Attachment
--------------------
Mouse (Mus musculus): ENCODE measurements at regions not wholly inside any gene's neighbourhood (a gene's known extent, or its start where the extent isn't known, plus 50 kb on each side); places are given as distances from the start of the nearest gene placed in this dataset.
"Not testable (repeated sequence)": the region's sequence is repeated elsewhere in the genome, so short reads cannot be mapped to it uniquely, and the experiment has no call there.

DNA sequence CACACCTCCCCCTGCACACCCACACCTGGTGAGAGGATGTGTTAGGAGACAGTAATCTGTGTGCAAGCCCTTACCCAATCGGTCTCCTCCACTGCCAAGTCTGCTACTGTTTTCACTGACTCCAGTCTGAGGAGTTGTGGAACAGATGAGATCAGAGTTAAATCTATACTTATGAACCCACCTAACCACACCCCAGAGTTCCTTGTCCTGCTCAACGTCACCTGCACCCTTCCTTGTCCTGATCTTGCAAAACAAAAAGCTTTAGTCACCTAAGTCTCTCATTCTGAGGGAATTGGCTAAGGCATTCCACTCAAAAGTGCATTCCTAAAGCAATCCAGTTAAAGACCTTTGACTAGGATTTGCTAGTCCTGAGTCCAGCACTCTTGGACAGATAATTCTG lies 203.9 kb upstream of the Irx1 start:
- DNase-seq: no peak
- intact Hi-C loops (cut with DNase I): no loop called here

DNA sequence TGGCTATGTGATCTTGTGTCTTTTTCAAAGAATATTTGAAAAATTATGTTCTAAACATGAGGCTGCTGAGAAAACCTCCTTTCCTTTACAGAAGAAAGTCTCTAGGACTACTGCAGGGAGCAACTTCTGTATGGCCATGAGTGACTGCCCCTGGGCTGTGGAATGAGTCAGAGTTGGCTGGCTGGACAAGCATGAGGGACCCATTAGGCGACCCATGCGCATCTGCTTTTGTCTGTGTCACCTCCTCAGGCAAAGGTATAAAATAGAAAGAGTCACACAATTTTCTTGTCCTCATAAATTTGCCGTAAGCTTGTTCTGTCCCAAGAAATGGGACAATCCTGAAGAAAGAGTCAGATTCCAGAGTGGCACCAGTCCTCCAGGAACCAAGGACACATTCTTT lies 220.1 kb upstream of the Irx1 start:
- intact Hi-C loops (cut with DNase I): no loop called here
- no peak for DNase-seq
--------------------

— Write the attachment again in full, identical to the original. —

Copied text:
Mouse (Mus musculus): ENCODE measurements at regions not wholly inside any gene's neighbourhood (a gene's known extent, or its start where the extent isn't known, plus 50 kb on each side); places are given as distances from the start of the nearest gene placed in this dataset.
"Not testable (repeated sequence)": the region's sequence is repeated elsewhere in the genome, so short reads cannot be mapped to it uniquely, and the experiment has no call there.

DNA sequence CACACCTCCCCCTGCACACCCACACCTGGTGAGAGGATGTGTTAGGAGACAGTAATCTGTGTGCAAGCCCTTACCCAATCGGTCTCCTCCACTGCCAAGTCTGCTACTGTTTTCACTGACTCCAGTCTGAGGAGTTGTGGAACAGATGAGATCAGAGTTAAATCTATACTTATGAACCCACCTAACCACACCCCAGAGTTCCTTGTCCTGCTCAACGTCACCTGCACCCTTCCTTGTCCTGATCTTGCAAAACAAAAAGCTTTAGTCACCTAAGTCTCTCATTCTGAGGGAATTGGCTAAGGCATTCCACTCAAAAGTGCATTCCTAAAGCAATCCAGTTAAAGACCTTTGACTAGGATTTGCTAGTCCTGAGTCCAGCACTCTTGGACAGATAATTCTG lies 203.9 kb upstream of the Irx1 start:
- DNase-seq: no peak
- intact Hi-C loops (cut with DNase I): no loop called here

DNA sequence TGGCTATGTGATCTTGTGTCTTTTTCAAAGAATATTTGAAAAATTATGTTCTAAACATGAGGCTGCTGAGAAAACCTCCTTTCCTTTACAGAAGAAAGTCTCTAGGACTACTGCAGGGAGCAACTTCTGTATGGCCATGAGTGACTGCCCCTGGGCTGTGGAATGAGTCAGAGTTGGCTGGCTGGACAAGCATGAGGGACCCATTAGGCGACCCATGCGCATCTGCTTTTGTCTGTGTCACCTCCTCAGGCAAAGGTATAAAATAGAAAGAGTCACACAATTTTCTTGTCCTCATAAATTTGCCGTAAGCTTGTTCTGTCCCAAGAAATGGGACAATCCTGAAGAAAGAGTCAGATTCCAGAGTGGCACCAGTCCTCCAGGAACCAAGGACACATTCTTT lies 220.1 kb upstream of the Irx1 start:
- intact Hi-C loops (cut with DNase I): no loop called here
- no peak for DNase-seq